A weekend at a sleepover

Should someone turn to me all snooty-nosed to utter,

“Aged 34, you’re a little old for a ‘sleepover’, aren’t you?”

I’d agree thus:

‘Cause no-one’s ever too old for that.

Saturday was meant to see Shaun, Myles, and me paddle-boarding at a local watersports-festival-come-bike-race, but Storm Hannah had other plans. Due to her high winds, water-stuff got cancelled.

So Saturday saw Shaun, Myles, and me watching Scooby Doo, playing trains and cars, baking cakes, trying to find Wally, playing Hot-n-Cold… Once the kid had gone to bed, I cracked open the pink gin.

A movie I recommend: Happy Death Day. It’s a bit like Final Destination meets Groundhog Day, and nothing of the sort. This lady repeats the same day’s she’s murdered until she finds her killer.

I didn’t get woken on Sunday with a cannonball, as I’d been told to expect. Instead Myles was very gentle up in my face,

We had breakfast, played trains, watched Scooby Doo…

It was a great sleepover! Again! Again! Again!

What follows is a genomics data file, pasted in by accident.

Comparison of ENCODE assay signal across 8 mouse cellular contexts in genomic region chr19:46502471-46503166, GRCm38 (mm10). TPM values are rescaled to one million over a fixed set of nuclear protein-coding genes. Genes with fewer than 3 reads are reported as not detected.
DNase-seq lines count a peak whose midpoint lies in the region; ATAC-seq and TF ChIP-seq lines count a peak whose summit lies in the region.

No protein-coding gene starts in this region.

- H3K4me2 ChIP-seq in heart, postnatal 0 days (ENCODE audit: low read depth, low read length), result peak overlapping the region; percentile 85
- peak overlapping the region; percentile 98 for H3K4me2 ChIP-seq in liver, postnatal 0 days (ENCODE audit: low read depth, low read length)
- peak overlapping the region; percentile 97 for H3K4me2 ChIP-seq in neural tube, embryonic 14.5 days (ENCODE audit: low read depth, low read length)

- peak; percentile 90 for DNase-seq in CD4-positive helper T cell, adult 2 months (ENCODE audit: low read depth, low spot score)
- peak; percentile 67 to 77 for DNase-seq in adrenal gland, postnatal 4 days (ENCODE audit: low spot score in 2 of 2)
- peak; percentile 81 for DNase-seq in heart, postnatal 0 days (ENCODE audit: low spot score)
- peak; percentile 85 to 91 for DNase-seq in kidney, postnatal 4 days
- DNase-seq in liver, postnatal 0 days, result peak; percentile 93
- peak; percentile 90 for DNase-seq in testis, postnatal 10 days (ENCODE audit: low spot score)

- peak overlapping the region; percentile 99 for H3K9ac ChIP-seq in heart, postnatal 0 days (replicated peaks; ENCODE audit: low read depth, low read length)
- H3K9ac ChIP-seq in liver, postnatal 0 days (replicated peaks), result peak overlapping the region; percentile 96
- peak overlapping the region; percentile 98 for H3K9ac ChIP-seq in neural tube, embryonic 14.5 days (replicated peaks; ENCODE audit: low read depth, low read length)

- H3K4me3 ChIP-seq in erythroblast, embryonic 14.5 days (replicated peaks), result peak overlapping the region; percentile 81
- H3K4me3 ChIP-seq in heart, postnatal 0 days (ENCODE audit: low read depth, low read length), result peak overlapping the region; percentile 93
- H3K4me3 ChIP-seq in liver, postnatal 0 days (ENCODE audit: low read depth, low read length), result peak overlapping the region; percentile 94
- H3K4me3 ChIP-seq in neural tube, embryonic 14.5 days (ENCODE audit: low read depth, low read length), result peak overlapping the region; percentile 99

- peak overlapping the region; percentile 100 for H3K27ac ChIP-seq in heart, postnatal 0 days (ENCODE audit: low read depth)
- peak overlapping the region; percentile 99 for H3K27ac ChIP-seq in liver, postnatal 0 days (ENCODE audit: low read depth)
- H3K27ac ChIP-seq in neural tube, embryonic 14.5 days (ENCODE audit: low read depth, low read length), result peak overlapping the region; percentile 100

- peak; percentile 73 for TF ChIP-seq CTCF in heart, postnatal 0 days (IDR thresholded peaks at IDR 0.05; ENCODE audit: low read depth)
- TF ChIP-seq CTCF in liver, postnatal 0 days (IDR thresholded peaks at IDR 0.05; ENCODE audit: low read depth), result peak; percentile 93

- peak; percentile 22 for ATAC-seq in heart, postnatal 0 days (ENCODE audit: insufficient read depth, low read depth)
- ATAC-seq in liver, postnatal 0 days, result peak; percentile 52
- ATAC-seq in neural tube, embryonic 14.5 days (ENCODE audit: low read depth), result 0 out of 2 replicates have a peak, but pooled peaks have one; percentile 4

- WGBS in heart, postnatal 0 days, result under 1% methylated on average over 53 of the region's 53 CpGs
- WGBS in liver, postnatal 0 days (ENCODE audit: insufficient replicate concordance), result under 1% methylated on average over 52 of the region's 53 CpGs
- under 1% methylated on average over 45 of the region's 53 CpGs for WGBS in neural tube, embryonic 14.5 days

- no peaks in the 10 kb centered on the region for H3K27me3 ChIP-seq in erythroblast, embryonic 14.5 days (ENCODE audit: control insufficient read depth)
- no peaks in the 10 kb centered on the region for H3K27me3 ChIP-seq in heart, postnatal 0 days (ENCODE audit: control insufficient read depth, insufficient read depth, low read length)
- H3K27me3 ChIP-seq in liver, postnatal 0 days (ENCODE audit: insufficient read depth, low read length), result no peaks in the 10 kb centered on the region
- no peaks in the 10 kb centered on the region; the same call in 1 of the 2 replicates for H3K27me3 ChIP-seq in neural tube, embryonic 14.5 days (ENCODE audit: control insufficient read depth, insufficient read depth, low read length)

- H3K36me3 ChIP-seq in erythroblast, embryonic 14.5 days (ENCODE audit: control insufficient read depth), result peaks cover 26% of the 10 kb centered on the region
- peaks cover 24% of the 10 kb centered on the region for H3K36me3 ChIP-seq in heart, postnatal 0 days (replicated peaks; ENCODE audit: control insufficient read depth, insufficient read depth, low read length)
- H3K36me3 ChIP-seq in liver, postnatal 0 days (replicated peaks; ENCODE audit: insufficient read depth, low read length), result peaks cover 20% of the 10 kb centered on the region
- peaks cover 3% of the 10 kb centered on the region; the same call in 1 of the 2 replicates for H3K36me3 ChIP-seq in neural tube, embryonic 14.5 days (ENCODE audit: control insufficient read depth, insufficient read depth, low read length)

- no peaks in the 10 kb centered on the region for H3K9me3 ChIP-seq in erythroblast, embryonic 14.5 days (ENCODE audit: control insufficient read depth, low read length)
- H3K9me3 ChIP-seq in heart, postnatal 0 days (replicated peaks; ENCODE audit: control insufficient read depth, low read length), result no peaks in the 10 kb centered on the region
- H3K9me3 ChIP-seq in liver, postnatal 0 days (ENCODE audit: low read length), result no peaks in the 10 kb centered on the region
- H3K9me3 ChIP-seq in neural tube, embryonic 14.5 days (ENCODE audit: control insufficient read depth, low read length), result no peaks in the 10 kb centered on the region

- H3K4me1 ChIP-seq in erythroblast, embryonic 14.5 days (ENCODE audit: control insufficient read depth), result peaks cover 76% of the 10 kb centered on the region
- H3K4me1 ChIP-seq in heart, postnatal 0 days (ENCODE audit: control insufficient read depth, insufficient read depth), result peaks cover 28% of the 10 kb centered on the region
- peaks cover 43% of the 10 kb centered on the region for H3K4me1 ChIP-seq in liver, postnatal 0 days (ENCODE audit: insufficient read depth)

The personal triumph of the weekend came at the allotment.

It was a hell of a lot busier than I’ve ever seen it, and the only parking space left meant I had to reverse a good million miles (maybe 100 yards), do this sort of shuffle, avoid the precipice that is the difference between the road and some allotment heights, to get myself facing rightways so I could drive out.

I’m pleased to announce my success, evidenced by the fact that I’m not still there.

It might’ve taken me 10-minutes, and I might’ve spent a lot of those minutes correcting myself, but I did it. (A few of those corrections I don’t think I needed to do, though.)


I ended this weekend absolutely mortified.

I haven’t felt mortified in years and it took me a little moment to realise it was that that I was feeling.

Utterly shocked. Stunned. Gob smacked. Mortified.

I got updated, that my number 2 prior to leaving wasn’t as ‘down the loo’ as intended. All around the rim and the seat, it was!

Mortified.

I’m still utterly stunned.

I’m always so conscious of the act, from sound through scent to evidence, that a poo in someone else’s loo denotes an emergency. When caught short, I do everything to conceal and leave the place as I found it.

To hear my shit was noticed — mortified.

And I don’t even know how it all got there because I don’t remember things being particularly explosive. And I remember checking the loo and wiping down the seat so I don’t know what the fuck I was doing.

Setting myself up to feel mortified, clearly.

It’s been nice feeling something I haven’t felt in a while, like going on holiday. A shit holiday, of course.

Tomos James